In an interview with Gerit Günther, Head of Sales B2B – Corporate and Education, Acer Germany, and Patrick Laux, Head of the Schools Business Unit of the Bechtle Group, we discuss the status of digitization in schools after 10 months of new government.
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School digital is an important societal challenge. For politicians, teachers, parents and students, a digital world must become the norm and schools must be an essential part of it. For this, a better understanding of the topic “digital school” must be developed. Because only a considered and attentive approach will bring the often desired and gladly promised successes and improvements.
What happened to the grants
The focus in Germany is currently on bringing end devices to the educational institutions, to the students, to the teachers and perhaps to the administration. This is clearly shown by the numbers of the special budget of the school digital pact: 95 percent of the 500 million euros for “student loan devices” have been spent and, according to the latest figures, 85 percent of the “equipment for teachers” has been used up.
On the other hand, the fact that the funds for “administration” are hardly touched has understandable reasons – including a lack of skilled workers and schools in crisis mode. It is understandable that the creation of the media development plan required for an application for funding fell by the wayside, especially in the educational institutions that are not already well positioned.
Bureaucracy paralyzes the process
The media development plan to be completed by the school authority must contain points such as the initial situation and goals, media presentation and links to professions, pedagogical specifications, IT infrastructure, equipment, implementation and control, operation and investments. Once the funds are approved, there will be a call for tenders, contract award and installation. However, the students fell by the wayside. Because it takes up to two years from the first stroke of the pen on the concept to the computer being installed in the school. time lost by the students.
Gerit Günther, Head of Sales B2B – Corporate and Education, Acer Germany and Patrick Laux, Head of Schools, Bechtle Group.
Denmark is one step further
“Scandinavia is ahead of us, as I found out on a trip through Denmark,” says Patrick Laux. Denmark has a comparable development behind it, but society is much more digital than we are in Germany. “Digital trading is part of everyday life” and all administrative procedures must therefore be completed digitally. With this basic attitude, the education system has also changed. The frontal teaching practiced for 200 years and the division into 45 minutes per learning unit is no longer up to date.
How should digitization be implemented in our schools? How is the coronavirus pandemic affecting what is happening? What was achieved in the 2020/2021 school year – what happened next in 2021/2022? This is what our series of articles aims to shed light on.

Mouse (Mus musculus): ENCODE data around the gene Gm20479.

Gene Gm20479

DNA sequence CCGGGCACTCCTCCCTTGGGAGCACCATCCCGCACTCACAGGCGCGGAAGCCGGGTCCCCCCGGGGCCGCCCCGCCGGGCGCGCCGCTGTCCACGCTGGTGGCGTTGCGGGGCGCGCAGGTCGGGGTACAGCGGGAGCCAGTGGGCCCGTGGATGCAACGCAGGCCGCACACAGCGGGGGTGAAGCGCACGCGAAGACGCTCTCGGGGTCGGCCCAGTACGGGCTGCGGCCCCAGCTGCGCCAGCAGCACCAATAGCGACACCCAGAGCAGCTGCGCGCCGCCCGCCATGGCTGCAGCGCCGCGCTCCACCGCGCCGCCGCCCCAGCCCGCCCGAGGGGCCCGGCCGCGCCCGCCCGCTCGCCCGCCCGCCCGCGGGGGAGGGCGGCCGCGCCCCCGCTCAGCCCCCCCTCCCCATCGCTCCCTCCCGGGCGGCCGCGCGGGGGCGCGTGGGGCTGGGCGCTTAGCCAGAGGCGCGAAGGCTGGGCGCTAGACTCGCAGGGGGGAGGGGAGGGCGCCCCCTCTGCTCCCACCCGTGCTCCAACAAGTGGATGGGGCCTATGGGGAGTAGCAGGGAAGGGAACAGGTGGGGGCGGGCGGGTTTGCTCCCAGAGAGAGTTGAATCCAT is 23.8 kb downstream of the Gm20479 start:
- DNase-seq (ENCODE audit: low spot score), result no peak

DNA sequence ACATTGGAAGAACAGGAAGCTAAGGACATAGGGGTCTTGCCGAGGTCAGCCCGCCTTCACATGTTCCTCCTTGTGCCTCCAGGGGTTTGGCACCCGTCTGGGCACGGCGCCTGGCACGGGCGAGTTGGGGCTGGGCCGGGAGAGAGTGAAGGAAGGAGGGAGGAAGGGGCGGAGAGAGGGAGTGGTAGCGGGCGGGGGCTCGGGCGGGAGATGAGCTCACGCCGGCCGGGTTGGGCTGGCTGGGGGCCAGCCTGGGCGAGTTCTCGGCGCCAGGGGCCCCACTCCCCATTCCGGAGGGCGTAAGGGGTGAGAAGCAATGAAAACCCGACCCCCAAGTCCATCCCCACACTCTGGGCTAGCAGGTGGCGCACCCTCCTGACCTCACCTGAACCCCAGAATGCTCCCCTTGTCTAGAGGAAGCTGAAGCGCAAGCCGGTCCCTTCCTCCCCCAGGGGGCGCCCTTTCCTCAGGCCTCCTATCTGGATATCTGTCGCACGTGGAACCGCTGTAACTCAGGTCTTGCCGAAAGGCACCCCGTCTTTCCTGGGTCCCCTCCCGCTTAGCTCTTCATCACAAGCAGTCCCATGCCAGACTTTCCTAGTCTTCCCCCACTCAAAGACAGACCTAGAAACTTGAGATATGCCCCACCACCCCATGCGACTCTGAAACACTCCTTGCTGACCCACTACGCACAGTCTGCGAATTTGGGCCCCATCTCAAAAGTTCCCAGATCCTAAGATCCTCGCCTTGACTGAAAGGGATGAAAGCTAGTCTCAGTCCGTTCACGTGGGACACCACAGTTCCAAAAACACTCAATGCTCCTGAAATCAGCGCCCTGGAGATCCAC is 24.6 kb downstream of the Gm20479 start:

There are no longer technical rooms in the schools, but so-called “maker spaces” with 3D printers, CNC milling machines and programmable robotic gripper arms. In addition, 3D printing is part of the regular lessons – tablets are already being used in kindergarten. As a result, the little ones produce their own videos and try their hand at programming. The change in Denmark did not take place structurally, rather visionary teachers gradually prevailed. “There are more and more visionary teachers in Germany too. We’re not on the wrong track,” Patrick Laux is convinced.
Where is Germany
In this context, a lack of understanding is raised by the fact that teachers without a permanent position are being sent out of work in some federal states over the summer holidays – this time could be better used for training. Education is a matter for the federal states, so it is also confusing that the Federal Ministry of Education and Research is setting up “competence centers for digital and digitally supported teaching in schools and further education”. “Whoever pays for the party can also order the music. In the future we have to tackle changes together,” says Gerit Günther.
A shift in the exhaustion of the funding is only marginally recognizable, there is a slight north-south divide and a simplification of the process would not change much. It often helps to provide the municipalities with an expert and reduce complexity. “The educational approach should be clearly separated from the technical approach,” says Gerit Günter.
It can be seen that digital education is moving more into focus again. Due to the Ukraine war in the past six months, the topic has been somewhat neglected. The schools, however, stayed tuned to the topic and would not have stopped working on “digital schools” – there are bold and trendy initiatives by school authorities.
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